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Michael Cammalleri's debut for Calgary was one of those good news-bad news kind of nights. Good news: He scored a goal, on the power play, in the second period of Saturday's game against the Los Angeles Kings, which is something that doesn't happen much for Calgary at the Scotiabank Saddledome where the PP was grinding along at an ugly 11 per cent. The bad news: Cammalleri was just okay defensively, and at times, looked as if it might take a few days to absorb coach Brent Sutter's system.

But mostly, Cammalleri was happy to get last week behind him - a week in which comments he made to a couple of reporters in Montreal about the Canadiens' struggles turned him into a cause celebre and may or may not have expedited his get-him-on-the-next-rail-out-of-town exit.

Cammalleri played in Calgary for a full season (2008-09) and while he was usually good at truth telling, he rarely used words as charged as "losers" which is what he reportedly said and is different than talking about "losing." To label someone a loser is strong stuff. To say that the team had a losing mentality just qualifies as hockey speak, nothing to get worked up about.

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In an interview in which he was asked to clarify what was actually said, Cammalleri replied that to the best of his recollection, he talked about "losing" but did not utter the word "losers."

"I'm not blaming anybody," began Cammalleri. "It really doesn't matter now. I've definitely moved on from it. But all I can say about it, and what I don't like about it, is how things came out in the media.

"You guys have interviewed me for a long time. I don't think I ever said anything, no matter how mad I was, along those lines (calling the Habs 'losers'). It was a practice day, it wasn't a game day. I wasn't that emotional.

"I thought I was making more of a theoretical hockey point - about how a team feels when they're tight and losing and you go into a game with that mentality and it's hard to break. A winning team goes into it with a different mentality. I thought I was stating the obvious - we were sitting in 12th place; we had a losing record. So I didn't think I was breaking any ground by making these comments.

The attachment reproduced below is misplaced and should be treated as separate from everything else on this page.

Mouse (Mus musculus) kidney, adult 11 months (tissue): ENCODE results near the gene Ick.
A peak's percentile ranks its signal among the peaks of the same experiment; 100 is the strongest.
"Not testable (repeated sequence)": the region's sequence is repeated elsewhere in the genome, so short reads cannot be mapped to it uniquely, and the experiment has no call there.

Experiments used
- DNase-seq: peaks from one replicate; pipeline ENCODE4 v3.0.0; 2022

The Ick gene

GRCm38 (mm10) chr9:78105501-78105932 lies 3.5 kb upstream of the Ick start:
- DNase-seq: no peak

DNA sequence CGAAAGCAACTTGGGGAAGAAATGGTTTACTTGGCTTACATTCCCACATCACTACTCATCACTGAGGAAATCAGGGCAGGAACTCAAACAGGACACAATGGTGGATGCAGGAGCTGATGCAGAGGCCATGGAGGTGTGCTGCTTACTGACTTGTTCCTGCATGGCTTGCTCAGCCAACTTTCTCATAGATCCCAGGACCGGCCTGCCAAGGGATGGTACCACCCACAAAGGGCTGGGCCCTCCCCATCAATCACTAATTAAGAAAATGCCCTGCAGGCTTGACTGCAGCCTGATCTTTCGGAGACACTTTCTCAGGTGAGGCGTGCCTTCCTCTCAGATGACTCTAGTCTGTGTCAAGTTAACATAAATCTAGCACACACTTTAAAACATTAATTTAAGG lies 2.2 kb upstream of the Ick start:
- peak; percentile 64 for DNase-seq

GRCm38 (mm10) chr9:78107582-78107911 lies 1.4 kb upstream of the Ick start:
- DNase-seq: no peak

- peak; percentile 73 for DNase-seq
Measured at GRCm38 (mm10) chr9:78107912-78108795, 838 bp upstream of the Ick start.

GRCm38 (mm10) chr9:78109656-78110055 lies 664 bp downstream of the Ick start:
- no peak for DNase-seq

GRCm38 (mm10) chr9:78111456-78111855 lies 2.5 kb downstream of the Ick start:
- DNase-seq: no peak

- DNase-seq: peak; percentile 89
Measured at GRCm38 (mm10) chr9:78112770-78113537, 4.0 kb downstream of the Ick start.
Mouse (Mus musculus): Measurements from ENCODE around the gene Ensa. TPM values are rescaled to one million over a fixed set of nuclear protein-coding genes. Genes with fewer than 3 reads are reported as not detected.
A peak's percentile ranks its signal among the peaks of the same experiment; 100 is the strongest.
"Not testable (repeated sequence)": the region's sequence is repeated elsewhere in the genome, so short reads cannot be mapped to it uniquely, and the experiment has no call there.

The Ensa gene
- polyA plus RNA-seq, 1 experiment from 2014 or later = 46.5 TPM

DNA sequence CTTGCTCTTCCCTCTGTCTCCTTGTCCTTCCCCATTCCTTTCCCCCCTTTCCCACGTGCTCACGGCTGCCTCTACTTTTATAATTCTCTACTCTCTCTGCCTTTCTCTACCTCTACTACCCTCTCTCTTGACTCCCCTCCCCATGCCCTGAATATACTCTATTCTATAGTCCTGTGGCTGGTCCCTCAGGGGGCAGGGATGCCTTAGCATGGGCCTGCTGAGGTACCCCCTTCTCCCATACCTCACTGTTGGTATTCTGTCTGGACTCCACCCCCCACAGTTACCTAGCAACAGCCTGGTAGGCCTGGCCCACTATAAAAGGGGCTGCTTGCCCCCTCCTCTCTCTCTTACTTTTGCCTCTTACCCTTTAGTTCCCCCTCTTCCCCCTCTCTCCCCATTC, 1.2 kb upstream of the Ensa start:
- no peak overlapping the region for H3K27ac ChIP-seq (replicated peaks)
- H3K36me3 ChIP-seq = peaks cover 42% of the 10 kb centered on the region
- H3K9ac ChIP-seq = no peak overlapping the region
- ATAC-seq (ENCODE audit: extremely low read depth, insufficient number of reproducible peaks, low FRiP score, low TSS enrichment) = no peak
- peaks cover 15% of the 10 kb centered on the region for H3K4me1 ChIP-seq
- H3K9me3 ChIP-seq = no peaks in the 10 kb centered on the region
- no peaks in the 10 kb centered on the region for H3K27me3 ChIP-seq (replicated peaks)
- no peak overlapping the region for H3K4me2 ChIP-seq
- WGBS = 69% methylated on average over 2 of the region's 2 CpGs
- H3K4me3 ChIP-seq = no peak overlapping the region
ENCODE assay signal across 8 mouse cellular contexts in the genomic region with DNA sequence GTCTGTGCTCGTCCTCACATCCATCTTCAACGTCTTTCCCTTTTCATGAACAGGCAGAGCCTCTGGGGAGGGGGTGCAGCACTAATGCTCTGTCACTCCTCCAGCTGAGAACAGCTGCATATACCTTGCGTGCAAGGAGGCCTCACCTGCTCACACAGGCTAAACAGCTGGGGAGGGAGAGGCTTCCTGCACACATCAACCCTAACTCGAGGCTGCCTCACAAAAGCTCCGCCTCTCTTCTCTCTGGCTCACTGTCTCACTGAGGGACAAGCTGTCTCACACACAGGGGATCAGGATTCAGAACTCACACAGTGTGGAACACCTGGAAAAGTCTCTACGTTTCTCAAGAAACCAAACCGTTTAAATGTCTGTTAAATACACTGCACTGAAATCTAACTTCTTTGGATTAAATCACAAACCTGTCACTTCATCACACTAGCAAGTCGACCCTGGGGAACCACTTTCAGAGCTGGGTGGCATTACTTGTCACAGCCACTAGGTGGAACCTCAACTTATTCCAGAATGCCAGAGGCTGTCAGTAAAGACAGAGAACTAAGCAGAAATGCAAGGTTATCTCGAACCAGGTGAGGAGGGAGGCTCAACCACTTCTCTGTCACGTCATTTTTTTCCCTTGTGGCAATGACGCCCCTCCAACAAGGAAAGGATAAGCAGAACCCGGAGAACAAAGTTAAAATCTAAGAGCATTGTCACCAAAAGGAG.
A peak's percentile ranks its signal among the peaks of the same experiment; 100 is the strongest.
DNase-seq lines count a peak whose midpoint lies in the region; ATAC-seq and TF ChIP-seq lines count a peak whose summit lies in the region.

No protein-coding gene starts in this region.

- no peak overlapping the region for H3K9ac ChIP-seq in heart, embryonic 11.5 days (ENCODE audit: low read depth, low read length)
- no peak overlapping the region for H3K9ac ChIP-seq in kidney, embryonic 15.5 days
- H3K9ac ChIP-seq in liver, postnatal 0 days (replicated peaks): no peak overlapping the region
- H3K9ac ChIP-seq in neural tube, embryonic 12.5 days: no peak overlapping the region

"It was more an assessment of the psyche of a team. And I know I said 'we' so I was including myself in there."

That sounds like pretty common hockey verbiage; that winning teams play with a confidence that doesn't get shaken too easily.

"If they make a mistake, they're not worried about it," continued Cammalleri, "because they make a lot of good plays that end up winning them the game. When you're losing, you feel like if you make one mistake, you're going to lose the hockey game. That's a hard thing to break out of."

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And losing teams, they always seem to be half a step behind because of tentativeness - too slow in on the fore check to make a difference; and then caught in some no man's land on the back check. The difference between the NHL and other levels of hockey is that teams are usually adept at exploiting the small defensive openings that develop in a game.

"Like I said, I didn't think this was ground-breaking stuff. It just happened."

However it happened, Cammalleri is now a member of the Flames who head out on the road to San Jose, Los Angeles and Edmonton before returning for one final pre all-star break home game again the Sharks next Tuesday. Calgary's loss to L.A. Saturday night snapped an eight-game home win streak.

The key to the playoff push that was behind the Cammalleri acquisition in the first place will be for the Flames to win more regularly on the road, where they are just 8-14-3 this season, the primary reason that they entered action Monday night tied with the Phoenix Coyotes for 11th place in the Western Conference, four points back of the eighth-place Minnesota Wild.

It's just past the midpoint of the NHL season - the Boston Bruins were the last team to get to Game 41 on Saturday, but it looks as if five teams look safe in the Western Conference playoff race (Chicago, Vancouver, San Jose, St. Louis and Detroit) and three teams have fallen so far off the pace that they are effectively done (Edmonton, Anaheim, Columbus).

It leaves seven teams competing for three spots and on paper, none except maybe L.A. is appreciably better than the Flames. Nowadays, the teams that make playoffs seem to be able to rattle off one long winning streak somewhere along the line to build a cushion in the standings.

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With 36 games to go, that is Mission No. 1 in Calgary, and if Cammalleri - with one goal in one game - can help that along, then, last week's Montreal tempest may turn out to be a good thing for the Cowtowners.

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